The Great Tax Debate: Clegg v Cameron?

Like most people I spoke to after Spring Conference I was very impressed by Nick’s speech. I absolutely, 100%, agreed with everything – well almost everything – he said! I even whole heartedly agreed with his promise that if we had money to spare we would give it back to those most in need of tax cuts. Where he lost me a little was over the notion that we could realistically be in a position to maintain public services in the current fiscal climate and be swimming in an excess that gave us such scope for tax cuts. Even Cameron (God bless ‘im) has acknowledged that the party of tax cuts can’t promise any such thing in the next parliament.

Having sat on FPC for a couple of years now, I know only too well the plaintiff cry when new spending is proposed (for example in investing in youth services which is my particular interest) that there is no money available. Nick has promised to find £2.5 billion for the pupil premium, even before we can realistically look at tax cuts. And then there are the other issues we, as liberals must surely see as priorities. The scandal of mixed sex wards, particularly horrendous when it comes to mental health units, the overcrowded prisons and the lack of investment in tackling the drug addiction and poor literacy that leads to the revolving door for most offenders, poor housing, child poverty… need I go on?

I do get frustrated when those of us who argue that we have a responsibility to invest in improving the life chances and quality of life for all our citizens, get tarred as “tax and spend” fruitcakes. Actually, I always want to ask, what on earth is the point of taxing if it isn’t to spend? We need a grown up debate in this country about what sort of society we want to live in. We can have a society with those who can afford to get access to the best services (both public and private) and those who can’t and continue to be pushed to the bottom of the pile. Someone has to be brave enough to say that if we want a world class integrated transport system, excellent education for all our children, an NHS that is yet again the envy of the world, less crime on our streets and a better quality of life for all (including those living in gated communities for fear of being contaminated by the outside world), then it costs.

Put simply, to tax or not to tax, that is the question; whether it is nobler in the mind to suffer the slings and arrows of outrageous Post Office closures, potholes and sprouting trees, or to take arms against the continuing cuts to our public services, and by opposing end them. I long for the time when politicians stop pretending we can get all this for for next to nothing.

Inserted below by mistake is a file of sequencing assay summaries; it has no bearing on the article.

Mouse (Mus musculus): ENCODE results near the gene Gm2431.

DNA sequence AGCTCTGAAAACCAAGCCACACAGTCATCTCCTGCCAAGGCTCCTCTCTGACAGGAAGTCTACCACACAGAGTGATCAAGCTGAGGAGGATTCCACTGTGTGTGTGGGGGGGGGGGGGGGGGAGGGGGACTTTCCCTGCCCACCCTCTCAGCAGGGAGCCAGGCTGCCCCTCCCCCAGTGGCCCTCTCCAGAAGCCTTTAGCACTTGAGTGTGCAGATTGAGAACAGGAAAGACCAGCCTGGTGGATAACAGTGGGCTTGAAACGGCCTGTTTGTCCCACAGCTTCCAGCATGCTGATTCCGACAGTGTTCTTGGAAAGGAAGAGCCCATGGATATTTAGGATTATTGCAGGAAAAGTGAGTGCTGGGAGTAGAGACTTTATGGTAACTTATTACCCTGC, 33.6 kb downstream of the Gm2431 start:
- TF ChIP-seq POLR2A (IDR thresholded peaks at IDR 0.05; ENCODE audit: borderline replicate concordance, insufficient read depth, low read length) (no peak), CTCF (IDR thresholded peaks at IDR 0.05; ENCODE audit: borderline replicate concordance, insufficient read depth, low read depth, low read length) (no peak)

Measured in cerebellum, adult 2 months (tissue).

But, I do agree that there are places where savings can clearly be made, scrapping ID cards, abandoning PFI, abolishing unaccountable quangos, reducing the reliance on highly paid consultants, reducing red tape and nanny state targets: but would that release enough for the pupil premium and tax cuts? So, in order to be helpful, here are some suggestions for Nick, which I think may release a fair bit of dosh, though, I confess, may need an updating of party policy:

  • Scrap Trident Savings – £26 billion
  • Pull out of Iraq/Afghanistan Savings – £8 billion
  • Of course he could also have a word with the Bank of England, they seem able to come up with the odd £5-55 billion at the drop of a hat!

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    This entry was posted in Op-eds.


    • ‘Tax and spend’?? Isn’t that just shorthand for financial profligacy and waste?

      How about allocations within the budget to reduce the waste resulting from an excessive and growing public debt burden (let’s not forget PFI and PPP), thus making government more affordable?

      Instead of confusing budget calculations by continuous favourable manipulations of the ‘economic cycle’, how about actually having a balanced budget once or twice? Then there’d be at least some room to manoeuver and make a difference to taxation levels and spending priorities when and where they are needed, especially now in such a gloomy economic environment.

      While Northern Rock may end up costing us £50bn or more, the related liquidity crisis that resulted from unrestrained spending against predictions of the economic cycle could easily double that figure.

      It’s completely true that we should challenge the accepted truths that have become dogma under Brown, which Cameron and Osbourne are both too lily-livered to do.

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